In conversation. Joanna Hackett talks to TWR about her new book: Fire In The Blood - Norfolk Rebels.

TWR: So, Norfolk Rebels, interesting title for a book from a girl who isn’t from Norfolk, so why Norfolk and why rebels?

JH: Okay, well my family live up in Norfolk, my mum has been there for over twenty five years and she was there for most of her childhood on and off as well which is why she went back there. I do actually have ancestors from East Anglia too. I have spent a lot of time in Norfolk over the last twenty five years. And Steve and I spend a lot of time there too, we are up there pretty much every other weekend. So I have come to know the area very well actually.

What is fascinating about it is that it appears to be very quiet on the surface but once you actually scratch beneath the surface particularly historically. As well as in the present day, you can see that there has been this tremendous upsurge of rebellion through so many years right back to Boudica.

TWR: I am ashamed to say and I regard myself as a historian of sorts the only one I could place when I first thought of Norfolk was Boudica.

JH: Yes, well she is the first sort of obvious one and for somebody to take on the Roman Empire is quite something and she came from the Thetford area and another one who came from that area was Thomas Paine who was very involved with setting up the American Constitution and was a real rebel in many ways. He wasn’t for the monarchy in England, he didn’t like the way the French Revolution was going, and the way they were executing so many people in France although he was for it in principle so at one point he ended up in gaol in France and he didn’t totally get on with the Americans because he wasn’t religious so there were quite a few areas where he was a rebel! But he was very involved with the early stages of setting up the American Constitution.

Then you have got Horatio Nelson, he came from Norfolk and he in many ways was a rebel both in his private and his public life. He had his own ideas on military strategy and he didn’t want to follow anybody else’s ideas. So, you have got a lot of these very famous rebels. It isn’t an obvious place on the surface and that’s what makes it interesting.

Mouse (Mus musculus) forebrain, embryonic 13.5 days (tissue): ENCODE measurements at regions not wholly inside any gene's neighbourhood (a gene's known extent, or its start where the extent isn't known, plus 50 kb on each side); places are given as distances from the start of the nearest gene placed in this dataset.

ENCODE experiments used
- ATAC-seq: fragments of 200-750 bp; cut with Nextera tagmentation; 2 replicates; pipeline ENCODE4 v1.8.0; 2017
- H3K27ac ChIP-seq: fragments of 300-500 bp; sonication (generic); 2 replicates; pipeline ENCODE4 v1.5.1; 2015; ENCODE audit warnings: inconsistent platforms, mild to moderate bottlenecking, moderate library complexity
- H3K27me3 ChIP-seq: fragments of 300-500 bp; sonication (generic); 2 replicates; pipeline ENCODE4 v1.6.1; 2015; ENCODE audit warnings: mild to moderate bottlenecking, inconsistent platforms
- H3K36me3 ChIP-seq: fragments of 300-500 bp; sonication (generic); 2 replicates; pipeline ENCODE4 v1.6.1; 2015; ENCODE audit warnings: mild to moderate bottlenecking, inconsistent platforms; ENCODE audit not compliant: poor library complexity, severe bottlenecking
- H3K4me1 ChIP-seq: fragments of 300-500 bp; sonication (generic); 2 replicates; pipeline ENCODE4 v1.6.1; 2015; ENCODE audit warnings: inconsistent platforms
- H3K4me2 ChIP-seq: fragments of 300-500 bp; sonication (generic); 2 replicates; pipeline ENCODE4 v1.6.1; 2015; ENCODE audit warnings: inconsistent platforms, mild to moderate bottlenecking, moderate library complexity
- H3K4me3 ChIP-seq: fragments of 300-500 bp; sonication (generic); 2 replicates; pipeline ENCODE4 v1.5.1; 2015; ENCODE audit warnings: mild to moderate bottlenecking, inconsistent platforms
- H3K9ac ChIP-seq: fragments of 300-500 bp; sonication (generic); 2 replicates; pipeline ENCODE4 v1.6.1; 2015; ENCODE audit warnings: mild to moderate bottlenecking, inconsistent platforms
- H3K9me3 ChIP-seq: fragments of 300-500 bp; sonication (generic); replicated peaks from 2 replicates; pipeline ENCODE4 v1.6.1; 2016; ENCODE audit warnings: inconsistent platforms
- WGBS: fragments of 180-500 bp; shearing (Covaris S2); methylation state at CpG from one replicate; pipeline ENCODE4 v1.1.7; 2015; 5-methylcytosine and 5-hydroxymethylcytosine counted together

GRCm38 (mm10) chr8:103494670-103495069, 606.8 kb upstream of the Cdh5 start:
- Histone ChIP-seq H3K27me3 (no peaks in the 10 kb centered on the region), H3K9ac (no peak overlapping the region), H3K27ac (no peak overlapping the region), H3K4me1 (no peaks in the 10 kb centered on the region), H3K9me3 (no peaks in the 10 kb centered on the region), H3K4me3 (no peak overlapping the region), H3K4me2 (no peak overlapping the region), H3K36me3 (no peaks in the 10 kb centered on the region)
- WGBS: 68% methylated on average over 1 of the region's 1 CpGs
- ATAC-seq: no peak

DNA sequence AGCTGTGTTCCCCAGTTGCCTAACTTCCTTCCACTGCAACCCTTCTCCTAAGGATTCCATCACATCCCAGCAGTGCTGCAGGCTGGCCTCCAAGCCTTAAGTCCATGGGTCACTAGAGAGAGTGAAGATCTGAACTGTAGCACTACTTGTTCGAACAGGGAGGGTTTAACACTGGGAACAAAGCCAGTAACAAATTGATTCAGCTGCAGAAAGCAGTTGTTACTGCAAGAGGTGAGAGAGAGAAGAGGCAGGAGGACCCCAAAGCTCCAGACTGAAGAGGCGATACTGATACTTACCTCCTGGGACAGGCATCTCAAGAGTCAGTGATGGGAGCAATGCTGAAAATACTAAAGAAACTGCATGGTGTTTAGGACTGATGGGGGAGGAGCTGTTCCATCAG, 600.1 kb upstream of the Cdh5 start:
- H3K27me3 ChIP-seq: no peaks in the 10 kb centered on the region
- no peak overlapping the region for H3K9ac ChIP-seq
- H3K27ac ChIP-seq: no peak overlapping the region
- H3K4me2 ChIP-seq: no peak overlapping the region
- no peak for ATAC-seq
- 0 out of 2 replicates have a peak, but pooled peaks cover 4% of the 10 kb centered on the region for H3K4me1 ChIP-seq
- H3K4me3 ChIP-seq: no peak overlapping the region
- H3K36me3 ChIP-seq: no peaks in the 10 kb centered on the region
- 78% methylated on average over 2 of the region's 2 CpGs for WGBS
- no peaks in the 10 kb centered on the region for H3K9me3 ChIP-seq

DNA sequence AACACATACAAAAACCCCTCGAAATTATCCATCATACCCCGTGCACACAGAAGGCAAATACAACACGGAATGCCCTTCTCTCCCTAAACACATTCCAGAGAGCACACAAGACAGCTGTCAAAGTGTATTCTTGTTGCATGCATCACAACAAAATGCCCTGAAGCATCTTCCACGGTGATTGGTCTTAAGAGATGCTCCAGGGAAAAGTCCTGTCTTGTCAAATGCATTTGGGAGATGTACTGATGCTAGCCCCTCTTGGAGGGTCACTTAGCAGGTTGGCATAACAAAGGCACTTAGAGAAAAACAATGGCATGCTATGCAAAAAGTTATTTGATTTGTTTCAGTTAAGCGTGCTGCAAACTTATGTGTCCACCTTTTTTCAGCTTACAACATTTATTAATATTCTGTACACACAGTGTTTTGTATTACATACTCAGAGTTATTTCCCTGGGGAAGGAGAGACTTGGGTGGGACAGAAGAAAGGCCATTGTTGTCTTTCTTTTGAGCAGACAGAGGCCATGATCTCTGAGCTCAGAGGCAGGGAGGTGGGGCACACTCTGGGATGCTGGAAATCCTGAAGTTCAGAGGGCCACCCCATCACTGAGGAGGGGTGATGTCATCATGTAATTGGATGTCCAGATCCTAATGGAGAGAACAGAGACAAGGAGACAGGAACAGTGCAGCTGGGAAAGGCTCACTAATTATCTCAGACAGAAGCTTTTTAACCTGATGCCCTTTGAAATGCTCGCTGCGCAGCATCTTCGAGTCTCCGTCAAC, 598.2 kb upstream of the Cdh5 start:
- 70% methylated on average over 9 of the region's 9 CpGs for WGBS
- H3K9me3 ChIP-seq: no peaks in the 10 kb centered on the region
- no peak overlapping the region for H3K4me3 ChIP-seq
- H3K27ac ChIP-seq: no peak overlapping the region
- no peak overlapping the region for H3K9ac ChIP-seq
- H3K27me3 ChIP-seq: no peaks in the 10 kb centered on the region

TWR: So how did you go about researching it or deciding who to write about?

JH: Well I thought about it in sections really because “rebel” is a very wide term and it can be anything from the saintly Elizabeth Fry through to the most terrifying smugglers and pirates so you are dealing with totally different types of people who are all rebels in different ways. Then you are dealing with people who are one minute in power and the next minute are a rebel because the other lot are in power. So there are many different kinds of rebel and so it was in sections.

Initially I dealt with it historically, so you go in the first chapter from Boudica to the people who rebelled at the time of the Norman Conquest, the Peasants Revolt had its own Norfolk wing and that was a pretty scary one actually because the peasants ended up actually after the battle of Walsham trying to find sanctuary in the local church but the local warlike bishop decided to massacre them all anyway because the church hadn’t yet been consecrated so that was pretty scary.

Then there was a very big rebellion, at least twenty thousand people; Kett’s Rebellion and that was one where for a couple of months they took over Norwich and this was during the time of Edward VI. It was all to do with the land enclosures and there were a lot of problems. Then it sort of kept going with all the non conformists, there were loads of nonconformist people a lot of people came over from the Low Countries, from Holland and France, the Calvinists from France, So there was a big upsurge of that and there were a lot of religious struggles, a lot of people were burnt at the stake among these early proto-protestants and Lollards and there was a terrible thing called the “Lollards Pit” where they would burn witches or so-called witches. A lot of people from that area ended up moving to the States so when you think of the Mayflower and all those early settlers a lot of them came from Norfolk. In fact, Abraham Lincoln’s ancestor, Samuel Lincoln, came from Norfolk.

TWR: So Norfolk has had an awful lot of influence on a lot of British history really.

JH: That’s true.

TWR: It’s obviously an interesting subject but when you are not writing about this, what else do you write about? Are you writing anything else at the moment?

JH: Well, at the moment because Steve and I are very busy because of the new album about to come out, I have quite a few ideas which I have started which I will get back to soon.

And with that fascinating prospect, we leave this all too brief chat with Jo about her literary activities. Norfolk Rebels is reviewed elsewhere in this edition. My thanks once again to both Jo and Steve for giving up so much of their time during what is a very hectic period.